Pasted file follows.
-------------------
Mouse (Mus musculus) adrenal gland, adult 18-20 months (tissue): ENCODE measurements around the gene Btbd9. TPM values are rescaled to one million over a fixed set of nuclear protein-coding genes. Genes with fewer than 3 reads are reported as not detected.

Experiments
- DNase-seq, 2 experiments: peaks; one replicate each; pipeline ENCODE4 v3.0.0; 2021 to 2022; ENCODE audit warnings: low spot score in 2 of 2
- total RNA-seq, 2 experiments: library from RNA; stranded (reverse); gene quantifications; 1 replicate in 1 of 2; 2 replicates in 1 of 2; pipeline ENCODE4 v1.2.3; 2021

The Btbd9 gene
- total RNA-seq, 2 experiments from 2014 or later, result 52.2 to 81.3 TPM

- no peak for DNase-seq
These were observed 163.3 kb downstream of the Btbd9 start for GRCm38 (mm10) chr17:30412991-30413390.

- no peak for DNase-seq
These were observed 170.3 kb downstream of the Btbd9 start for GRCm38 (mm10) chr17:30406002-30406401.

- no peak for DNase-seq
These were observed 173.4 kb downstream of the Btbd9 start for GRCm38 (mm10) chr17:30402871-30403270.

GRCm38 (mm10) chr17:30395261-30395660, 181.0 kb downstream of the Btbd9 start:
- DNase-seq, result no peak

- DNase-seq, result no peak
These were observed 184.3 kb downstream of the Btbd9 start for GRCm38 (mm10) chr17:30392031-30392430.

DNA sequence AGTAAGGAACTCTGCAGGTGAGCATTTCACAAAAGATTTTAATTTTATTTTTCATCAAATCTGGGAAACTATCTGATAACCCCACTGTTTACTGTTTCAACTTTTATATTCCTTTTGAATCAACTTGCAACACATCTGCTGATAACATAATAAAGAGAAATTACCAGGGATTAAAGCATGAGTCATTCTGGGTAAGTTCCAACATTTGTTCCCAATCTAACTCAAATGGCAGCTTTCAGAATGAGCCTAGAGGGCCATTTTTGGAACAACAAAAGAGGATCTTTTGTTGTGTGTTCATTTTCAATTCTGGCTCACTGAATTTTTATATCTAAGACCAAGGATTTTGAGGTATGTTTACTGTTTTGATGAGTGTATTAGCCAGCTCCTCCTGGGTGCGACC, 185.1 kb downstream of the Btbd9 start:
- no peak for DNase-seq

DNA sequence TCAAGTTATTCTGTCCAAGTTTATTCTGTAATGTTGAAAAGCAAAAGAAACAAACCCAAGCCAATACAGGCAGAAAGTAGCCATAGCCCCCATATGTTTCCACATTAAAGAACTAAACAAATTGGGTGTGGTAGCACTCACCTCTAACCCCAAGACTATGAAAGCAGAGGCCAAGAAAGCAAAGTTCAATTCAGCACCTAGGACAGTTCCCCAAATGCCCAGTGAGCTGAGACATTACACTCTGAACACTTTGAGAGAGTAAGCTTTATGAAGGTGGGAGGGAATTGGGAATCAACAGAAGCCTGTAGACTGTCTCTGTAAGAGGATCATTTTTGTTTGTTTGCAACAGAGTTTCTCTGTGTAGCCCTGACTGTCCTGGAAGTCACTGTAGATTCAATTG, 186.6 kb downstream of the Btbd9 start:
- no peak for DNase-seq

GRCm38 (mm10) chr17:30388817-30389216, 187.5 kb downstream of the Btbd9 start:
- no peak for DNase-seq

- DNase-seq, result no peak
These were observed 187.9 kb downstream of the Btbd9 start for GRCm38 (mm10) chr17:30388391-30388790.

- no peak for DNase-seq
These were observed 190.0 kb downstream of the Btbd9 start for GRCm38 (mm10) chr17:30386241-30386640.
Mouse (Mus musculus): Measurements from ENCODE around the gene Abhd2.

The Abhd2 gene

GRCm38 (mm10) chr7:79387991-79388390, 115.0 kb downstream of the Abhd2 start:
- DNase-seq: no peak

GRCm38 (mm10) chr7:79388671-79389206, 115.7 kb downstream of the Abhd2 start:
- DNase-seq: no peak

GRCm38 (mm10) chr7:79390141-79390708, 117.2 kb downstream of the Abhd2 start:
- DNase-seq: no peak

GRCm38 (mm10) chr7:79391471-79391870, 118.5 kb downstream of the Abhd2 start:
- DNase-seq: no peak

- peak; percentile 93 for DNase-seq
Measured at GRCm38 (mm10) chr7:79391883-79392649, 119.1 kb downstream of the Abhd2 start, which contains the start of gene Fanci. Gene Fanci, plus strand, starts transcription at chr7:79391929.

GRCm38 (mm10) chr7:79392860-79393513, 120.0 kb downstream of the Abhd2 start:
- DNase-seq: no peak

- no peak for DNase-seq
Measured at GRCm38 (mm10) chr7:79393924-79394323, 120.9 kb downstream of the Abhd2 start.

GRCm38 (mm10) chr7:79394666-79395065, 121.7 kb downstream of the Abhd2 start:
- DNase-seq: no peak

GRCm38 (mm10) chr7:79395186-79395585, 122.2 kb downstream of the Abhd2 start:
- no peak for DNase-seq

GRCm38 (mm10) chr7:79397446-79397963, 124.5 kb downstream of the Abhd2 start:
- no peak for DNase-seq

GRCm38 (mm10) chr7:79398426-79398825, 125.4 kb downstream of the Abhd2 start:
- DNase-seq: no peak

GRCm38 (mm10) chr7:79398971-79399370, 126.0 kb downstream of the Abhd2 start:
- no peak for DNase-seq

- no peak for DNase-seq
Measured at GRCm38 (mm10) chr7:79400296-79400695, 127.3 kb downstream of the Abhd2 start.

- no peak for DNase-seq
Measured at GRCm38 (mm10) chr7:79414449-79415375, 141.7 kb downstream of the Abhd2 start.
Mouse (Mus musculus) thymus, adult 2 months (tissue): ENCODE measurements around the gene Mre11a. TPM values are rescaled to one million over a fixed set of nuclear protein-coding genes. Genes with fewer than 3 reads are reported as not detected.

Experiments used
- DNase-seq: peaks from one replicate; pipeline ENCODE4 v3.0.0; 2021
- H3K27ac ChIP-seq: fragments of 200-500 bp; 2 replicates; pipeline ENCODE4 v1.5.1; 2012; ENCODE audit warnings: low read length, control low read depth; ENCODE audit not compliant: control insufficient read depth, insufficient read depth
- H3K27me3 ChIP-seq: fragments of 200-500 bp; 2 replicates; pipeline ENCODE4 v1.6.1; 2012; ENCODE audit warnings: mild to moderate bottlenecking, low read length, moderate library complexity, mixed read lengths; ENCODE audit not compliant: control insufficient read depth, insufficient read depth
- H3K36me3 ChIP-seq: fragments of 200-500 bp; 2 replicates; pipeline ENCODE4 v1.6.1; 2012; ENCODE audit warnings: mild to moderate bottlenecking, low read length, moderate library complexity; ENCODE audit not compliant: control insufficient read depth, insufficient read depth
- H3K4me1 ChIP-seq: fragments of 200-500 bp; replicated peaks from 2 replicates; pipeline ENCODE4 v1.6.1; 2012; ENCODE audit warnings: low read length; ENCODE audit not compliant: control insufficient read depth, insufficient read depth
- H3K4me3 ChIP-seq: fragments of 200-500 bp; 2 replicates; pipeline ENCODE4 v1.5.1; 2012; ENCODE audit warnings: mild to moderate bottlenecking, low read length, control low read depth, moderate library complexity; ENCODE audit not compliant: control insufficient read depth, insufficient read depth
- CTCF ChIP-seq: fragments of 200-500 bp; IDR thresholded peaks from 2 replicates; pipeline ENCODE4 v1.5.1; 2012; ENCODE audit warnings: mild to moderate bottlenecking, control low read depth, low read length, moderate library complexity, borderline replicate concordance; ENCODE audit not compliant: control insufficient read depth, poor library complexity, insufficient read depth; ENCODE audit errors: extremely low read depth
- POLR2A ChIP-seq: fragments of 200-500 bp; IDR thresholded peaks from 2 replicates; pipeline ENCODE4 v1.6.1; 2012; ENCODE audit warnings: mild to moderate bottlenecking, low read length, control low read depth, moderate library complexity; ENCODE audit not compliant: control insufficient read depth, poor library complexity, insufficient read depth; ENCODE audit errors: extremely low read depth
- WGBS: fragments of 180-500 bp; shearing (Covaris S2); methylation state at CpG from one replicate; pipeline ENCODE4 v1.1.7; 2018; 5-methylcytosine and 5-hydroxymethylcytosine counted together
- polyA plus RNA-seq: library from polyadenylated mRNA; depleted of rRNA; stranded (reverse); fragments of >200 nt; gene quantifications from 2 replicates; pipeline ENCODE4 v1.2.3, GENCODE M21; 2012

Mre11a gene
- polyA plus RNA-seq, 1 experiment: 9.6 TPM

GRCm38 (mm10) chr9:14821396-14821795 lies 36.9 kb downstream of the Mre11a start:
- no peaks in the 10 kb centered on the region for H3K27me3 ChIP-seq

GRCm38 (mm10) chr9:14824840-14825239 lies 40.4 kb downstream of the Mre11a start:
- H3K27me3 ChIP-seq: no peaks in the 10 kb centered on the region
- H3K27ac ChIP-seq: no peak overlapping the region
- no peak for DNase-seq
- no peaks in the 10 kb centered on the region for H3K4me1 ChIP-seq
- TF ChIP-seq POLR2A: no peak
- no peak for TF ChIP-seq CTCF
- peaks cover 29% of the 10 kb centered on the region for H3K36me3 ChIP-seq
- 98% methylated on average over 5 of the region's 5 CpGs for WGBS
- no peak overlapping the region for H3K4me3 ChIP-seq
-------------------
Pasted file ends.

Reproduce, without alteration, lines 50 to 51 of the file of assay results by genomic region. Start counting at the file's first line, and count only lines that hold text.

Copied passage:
- DNase-seq: no peak

GRCm38 (mm10) chr7:79398971-79399370, 126.0 kb downstream of the Abhd2 start: